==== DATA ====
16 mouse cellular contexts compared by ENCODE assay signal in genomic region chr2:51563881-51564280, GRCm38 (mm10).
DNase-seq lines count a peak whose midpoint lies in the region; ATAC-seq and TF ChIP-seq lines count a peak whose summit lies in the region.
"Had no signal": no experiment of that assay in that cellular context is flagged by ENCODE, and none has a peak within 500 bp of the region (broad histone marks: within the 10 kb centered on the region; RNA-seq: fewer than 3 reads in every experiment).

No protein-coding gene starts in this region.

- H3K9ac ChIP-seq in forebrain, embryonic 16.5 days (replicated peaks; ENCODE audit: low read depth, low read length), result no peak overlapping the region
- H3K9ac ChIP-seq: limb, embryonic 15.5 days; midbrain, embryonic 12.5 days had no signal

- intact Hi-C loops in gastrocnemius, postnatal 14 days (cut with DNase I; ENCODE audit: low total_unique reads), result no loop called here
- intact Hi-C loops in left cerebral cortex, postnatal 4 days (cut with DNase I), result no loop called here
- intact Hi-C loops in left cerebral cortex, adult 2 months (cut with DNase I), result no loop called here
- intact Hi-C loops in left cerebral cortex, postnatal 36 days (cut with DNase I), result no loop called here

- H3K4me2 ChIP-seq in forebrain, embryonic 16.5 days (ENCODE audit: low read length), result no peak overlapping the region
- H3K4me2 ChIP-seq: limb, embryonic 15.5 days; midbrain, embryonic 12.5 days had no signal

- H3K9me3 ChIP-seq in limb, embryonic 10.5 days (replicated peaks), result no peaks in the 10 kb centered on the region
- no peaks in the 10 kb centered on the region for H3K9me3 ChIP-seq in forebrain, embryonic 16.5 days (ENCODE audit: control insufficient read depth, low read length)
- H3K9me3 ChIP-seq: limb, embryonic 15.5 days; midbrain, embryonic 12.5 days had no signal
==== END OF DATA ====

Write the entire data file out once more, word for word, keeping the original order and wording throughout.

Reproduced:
16 mouse cellular contexts compared by ENCODE assay signal in genomic region chr2:51563881-51564280, GRCm38 (mm10).
DNase-seq lines count a peak whose midpoint lies in the region; ATAC-seq and TF ChIP-seq lines count a peak whose summit lies in the region.
"Had no signal": no experiment of that assay in that cellular context is flagged by ENCODE, and none has a peak within 500 bp of the region (broad histone marks: within the 10 kb centered on the region; RNA-seq: fewer than 3 reads in every experiment).

No protein-coding gene starts in this region.

- H3K9ac ChIP-seq in forebrain, embryonic 16.5 days (replicated peaks; ENCODE audit: low read depth, low read length), result no peak overlapping the region
- H3K9ac ChIP-seq: limb, embryonic 15.5 days; midbrain, embryonic 12.5 days had no signal

- intact Hi-C loops in gastrocnemius, postnatal 14 days (cut with DNase I; ENCODE audit: low total_unique reads), result no loop called here
- intact Hi-C loops in left cerebral cortex, postnatal 4 days (cut with DNase I), result no loop called here
- intact Hi-C loops in left cerebral cortex, adult 2 months (cut with DNase I), result no loop called here
- intact Hi-C loops in left cerebral cortex, postnatal 36 days (cut with DNase I), result no loop called here

- H3K4me2 ChIP-seq in forebrain, embryonic 16.5 days (ENCODE audit: low read length), result no peak overlapping the region
- H3K4me2 ChIP-seq: limb, embryonic 15.5 days; midbrain, embryonic 12.5 days had no signal

- H3K9me3 ChIP-seq in limb, embryonic 10.5 days (replicated peaks), result no peaks in the 10 kb centered on the region
- no peaks in the 10 kb centered on the region for H3K9me3 ChIP-seq in forebrain, embryonic 16.5 days (ENCODE audit: control insufficient read depth, low read length)
- H3K9me3 ChIP-seq: limb, embryonic 15.5 days; midbrain, embryonic 12.5 days had no signal